It's definitely useful -- especially the wand/stick. I used to use the wand for fine-tuning while the reed was on the mouthpiece. It works a lot like reed rush, but it's more portable and convenient. I sold my set, though, after I got the ATG System. It all became unnecessary.
I'm sure there are some directions on youtube of some sort. In my opinion its really useful to make more reads similar/consistent in each box. Also good for when you found a great reed, and you clip it , then double check it with the resurfacer. I like it.
I got it and it is simple to use to flatten the bottom of the reed. I read the instructions and the wand isn't still something that is clear as to what it is for other than working the side rails possibly. I got my Reed Geek in today so I may focus on that first.
Well different folks do it in different ways. After flattening the reed using some fine grit sand paper (like the plate you just bought) or a reed knife of some sort if I feel I need to take more off I try it and see how it plays. I've found most reeds are going to be a little harder on one side or the other, unbalanced. The skill comes in determining which side needs a little taken off, how much, and from what part of the reed. Some folks place the mouthpiece with the reed on it in their mouth a little sideways so they pressure one side or the other more - the side being pressured will not vibrate so you'll just hear the other side- doing this on both sides you'll find one side doesn't blow as well as the other- that's the one that needs work.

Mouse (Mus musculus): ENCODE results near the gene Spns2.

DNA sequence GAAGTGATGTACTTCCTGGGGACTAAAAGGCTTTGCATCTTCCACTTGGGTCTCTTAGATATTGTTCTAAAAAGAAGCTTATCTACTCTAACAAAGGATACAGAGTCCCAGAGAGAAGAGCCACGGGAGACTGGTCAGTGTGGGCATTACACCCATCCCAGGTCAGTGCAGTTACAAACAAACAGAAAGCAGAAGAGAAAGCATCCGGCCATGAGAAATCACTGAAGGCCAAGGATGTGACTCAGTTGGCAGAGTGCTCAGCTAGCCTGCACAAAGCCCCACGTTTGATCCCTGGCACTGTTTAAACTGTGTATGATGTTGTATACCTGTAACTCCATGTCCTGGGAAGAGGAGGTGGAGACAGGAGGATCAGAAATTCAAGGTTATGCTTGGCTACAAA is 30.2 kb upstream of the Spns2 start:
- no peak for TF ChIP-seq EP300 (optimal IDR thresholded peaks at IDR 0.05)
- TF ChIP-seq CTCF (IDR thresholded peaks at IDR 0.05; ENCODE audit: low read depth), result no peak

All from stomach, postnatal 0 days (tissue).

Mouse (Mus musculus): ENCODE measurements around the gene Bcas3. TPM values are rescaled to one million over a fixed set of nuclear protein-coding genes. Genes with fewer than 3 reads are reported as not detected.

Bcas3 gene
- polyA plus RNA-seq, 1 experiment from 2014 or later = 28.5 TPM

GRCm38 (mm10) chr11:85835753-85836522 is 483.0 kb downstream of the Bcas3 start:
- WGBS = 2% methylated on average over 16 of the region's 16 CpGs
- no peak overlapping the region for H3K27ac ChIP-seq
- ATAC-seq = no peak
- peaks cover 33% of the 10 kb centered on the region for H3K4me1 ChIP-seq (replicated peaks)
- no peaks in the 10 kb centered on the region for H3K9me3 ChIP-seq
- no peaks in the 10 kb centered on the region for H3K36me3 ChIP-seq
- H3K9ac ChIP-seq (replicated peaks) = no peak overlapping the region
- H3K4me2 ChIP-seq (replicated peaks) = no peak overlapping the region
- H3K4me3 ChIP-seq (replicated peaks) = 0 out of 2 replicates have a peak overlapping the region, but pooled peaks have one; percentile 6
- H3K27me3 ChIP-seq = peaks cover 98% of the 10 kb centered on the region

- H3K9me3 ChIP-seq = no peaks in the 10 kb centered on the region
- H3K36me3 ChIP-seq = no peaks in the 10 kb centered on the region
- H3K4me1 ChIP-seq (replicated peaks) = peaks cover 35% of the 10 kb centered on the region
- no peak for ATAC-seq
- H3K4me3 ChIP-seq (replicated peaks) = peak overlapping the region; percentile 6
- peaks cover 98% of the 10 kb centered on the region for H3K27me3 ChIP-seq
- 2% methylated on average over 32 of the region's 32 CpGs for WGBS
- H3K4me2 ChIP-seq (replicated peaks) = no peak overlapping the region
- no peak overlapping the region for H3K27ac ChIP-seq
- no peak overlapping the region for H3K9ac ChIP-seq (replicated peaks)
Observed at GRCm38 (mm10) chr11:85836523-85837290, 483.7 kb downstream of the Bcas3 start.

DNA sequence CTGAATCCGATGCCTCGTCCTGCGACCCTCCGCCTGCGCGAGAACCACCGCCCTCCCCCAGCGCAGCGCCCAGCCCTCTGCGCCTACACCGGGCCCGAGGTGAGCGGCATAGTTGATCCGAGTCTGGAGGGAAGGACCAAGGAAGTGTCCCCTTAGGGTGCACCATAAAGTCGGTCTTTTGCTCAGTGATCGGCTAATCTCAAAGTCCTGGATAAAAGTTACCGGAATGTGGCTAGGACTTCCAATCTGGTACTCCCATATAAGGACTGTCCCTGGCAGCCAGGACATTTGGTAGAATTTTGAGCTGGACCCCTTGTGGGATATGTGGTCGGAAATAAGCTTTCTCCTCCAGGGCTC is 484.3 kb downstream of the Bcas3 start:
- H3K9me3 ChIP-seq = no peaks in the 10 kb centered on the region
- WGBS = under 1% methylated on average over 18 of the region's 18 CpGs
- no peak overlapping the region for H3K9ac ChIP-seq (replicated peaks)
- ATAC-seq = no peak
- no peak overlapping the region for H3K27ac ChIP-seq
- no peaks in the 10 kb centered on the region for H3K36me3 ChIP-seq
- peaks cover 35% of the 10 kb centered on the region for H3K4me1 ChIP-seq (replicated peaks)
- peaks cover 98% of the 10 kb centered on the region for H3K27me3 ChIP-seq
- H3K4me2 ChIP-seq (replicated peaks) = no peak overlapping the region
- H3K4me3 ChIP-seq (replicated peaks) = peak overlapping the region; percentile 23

What I do is play the reed listening closely and feeling how it responds in different registers. Then I take the mouthpiece with reed still on it and I test how firm the edges of the reed are at its tip by pressing lightly on it with the edge of my thumb. One side is usually harder than the other. I'll sand or scrape the firmer side in small increments (you can use the wand you just got, reed rush, sand paper, or a knife for this) until it feels about balanced- I've learned not to over do it and try the reed several times during the process. Don't try for perfect just go for "good enough". If the reed is to hard in general both sides may need to be sanded slightly. I try to work the reed about 1/4 to 1/2 inch back from the tip leaving the very end alone since there isn't much wood to work with there.
Like anything else the more you do it the better you get and you'll have a better idea each time what you need to do to a reed based upon how it sounds and feels initially. You will ruin a few reeds- I still do even after many years of practice. You'll also find that some reeds just can't be made to play right no matter what you do but you should be able to get about 90% of them to the point where they are at least good enough to use for practicing if not performance grade.
There are lots of videos (Reed Geek , ATG method, just guys on You Tube, etc...) showing different techniques for doing this so do some Google searches and watch how different folks go about it to help you develop your own method.
Lastly if you don't already have it (and if you do why haven't you read it) buy "The Art of Saxophone Playing" by Larry Teal - buy it now! For less than the cost of a box of reeds you get a primer on everything from reeds and mouthpieces to embouchure and altissimo.
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